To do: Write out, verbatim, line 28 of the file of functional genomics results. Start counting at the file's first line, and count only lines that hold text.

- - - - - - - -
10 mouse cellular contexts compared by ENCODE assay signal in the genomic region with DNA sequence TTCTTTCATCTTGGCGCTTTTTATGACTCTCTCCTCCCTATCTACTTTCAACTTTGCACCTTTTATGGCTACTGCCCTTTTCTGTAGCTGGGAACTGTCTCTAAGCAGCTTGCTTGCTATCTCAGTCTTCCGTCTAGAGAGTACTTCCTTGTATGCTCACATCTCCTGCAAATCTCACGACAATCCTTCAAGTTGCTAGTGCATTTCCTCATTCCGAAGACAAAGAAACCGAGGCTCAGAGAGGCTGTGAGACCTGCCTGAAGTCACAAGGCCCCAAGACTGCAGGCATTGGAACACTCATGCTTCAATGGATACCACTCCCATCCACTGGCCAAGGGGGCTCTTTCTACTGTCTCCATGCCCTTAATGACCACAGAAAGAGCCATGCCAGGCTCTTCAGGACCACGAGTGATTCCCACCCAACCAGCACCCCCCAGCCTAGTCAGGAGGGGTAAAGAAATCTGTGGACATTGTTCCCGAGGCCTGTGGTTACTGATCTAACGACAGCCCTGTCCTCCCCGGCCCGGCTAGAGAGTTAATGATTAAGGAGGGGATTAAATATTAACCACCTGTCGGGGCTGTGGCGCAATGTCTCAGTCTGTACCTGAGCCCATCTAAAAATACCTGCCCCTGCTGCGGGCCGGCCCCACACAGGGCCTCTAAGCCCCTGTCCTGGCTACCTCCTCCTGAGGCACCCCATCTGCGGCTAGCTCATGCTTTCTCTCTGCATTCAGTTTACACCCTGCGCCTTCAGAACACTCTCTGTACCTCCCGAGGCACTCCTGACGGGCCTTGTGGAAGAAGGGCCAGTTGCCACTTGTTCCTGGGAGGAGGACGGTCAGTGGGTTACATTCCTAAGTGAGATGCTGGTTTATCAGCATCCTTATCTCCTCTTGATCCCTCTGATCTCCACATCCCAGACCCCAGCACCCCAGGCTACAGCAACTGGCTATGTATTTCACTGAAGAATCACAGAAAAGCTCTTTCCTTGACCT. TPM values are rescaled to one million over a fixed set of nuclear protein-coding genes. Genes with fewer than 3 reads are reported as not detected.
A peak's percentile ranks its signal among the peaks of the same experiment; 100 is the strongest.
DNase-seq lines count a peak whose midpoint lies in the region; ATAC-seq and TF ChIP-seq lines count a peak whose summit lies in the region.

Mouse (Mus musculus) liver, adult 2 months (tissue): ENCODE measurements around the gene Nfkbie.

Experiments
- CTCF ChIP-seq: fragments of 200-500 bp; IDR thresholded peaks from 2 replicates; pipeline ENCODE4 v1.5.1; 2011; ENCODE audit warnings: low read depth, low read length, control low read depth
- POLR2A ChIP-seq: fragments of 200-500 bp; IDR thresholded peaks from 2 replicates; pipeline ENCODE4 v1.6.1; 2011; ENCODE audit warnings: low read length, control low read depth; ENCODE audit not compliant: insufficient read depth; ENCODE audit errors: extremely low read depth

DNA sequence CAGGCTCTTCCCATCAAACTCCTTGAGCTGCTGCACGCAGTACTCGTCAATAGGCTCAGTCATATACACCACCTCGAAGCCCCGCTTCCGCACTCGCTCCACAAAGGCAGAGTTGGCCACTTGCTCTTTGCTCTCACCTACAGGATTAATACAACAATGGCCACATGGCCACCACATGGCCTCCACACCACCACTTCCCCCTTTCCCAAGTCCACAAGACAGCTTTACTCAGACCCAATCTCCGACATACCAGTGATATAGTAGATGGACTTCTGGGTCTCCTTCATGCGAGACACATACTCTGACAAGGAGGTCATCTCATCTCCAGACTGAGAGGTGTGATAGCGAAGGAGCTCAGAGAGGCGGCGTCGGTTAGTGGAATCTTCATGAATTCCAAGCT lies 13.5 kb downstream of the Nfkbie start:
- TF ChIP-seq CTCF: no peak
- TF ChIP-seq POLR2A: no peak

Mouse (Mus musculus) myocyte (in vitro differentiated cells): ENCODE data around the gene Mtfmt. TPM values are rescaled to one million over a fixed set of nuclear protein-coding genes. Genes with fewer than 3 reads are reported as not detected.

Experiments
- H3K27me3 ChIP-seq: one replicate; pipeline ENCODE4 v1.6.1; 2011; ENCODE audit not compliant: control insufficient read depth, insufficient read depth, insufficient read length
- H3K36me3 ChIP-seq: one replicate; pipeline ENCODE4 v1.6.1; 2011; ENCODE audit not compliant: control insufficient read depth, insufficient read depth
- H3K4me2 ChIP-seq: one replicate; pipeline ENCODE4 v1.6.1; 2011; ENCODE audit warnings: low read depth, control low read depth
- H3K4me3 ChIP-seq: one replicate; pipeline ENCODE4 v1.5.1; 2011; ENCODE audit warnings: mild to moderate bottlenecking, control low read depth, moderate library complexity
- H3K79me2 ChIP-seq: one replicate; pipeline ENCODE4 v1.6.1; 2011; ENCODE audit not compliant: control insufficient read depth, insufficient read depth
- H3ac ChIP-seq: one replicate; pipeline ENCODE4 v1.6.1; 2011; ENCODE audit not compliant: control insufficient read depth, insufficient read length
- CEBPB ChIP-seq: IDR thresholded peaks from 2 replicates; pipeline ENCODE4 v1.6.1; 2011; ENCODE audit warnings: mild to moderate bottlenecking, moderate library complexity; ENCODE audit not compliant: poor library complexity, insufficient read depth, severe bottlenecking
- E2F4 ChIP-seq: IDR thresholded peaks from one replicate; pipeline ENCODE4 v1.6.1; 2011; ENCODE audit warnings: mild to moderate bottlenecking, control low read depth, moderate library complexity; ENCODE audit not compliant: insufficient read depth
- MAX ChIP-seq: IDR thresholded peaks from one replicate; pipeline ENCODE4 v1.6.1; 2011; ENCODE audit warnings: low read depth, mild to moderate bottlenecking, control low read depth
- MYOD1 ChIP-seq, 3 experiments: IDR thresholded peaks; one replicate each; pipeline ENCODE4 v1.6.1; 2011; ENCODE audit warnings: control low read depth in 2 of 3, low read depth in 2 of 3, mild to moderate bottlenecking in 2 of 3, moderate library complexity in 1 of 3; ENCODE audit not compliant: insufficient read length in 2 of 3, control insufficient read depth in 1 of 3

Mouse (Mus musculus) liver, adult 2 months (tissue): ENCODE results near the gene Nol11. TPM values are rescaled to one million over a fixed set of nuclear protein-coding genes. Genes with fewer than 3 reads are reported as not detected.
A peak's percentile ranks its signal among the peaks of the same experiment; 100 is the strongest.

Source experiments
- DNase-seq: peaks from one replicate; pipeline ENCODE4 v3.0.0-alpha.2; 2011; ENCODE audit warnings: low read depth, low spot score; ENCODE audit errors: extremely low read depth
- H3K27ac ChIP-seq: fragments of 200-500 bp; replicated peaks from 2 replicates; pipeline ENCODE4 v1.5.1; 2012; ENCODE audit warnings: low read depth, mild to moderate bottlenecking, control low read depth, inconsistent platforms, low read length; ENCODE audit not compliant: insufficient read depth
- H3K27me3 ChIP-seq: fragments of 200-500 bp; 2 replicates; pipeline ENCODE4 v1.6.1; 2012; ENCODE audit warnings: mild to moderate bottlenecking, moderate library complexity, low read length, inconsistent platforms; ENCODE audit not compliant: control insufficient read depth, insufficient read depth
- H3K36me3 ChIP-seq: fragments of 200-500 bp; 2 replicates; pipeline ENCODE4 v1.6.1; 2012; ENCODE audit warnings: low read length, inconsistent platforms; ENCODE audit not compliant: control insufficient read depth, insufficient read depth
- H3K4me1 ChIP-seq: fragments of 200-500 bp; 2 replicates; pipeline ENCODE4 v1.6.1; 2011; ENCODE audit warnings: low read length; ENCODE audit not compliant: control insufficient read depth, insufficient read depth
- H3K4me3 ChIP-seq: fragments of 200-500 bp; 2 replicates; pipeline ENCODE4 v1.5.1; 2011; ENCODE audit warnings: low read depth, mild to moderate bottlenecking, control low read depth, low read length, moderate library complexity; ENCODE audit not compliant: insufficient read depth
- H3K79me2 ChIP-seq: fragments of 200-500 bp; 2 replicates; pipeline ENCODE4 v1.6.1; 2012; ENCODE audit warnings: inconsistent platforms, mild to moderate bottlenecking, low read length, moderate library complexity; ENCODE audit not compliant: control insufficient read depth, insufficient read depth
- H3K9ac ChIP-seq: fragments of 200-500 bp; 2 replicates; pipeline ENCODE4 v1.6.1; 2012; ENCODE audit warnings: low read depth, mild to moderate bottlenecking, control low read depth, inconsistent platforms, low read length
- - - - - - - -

- H3K27me3 ChIP-seq: fragments of 200-500 bp; 2 replicates; pipeline ENCODE4 v1.6.1; 2012; ENCODE audit warnings: mild to moderate bottlenecking, moderate library complexity, low read length, inconsistent platforms; ENCODE audit not compliant: control insufficient read depth, insufficient read depth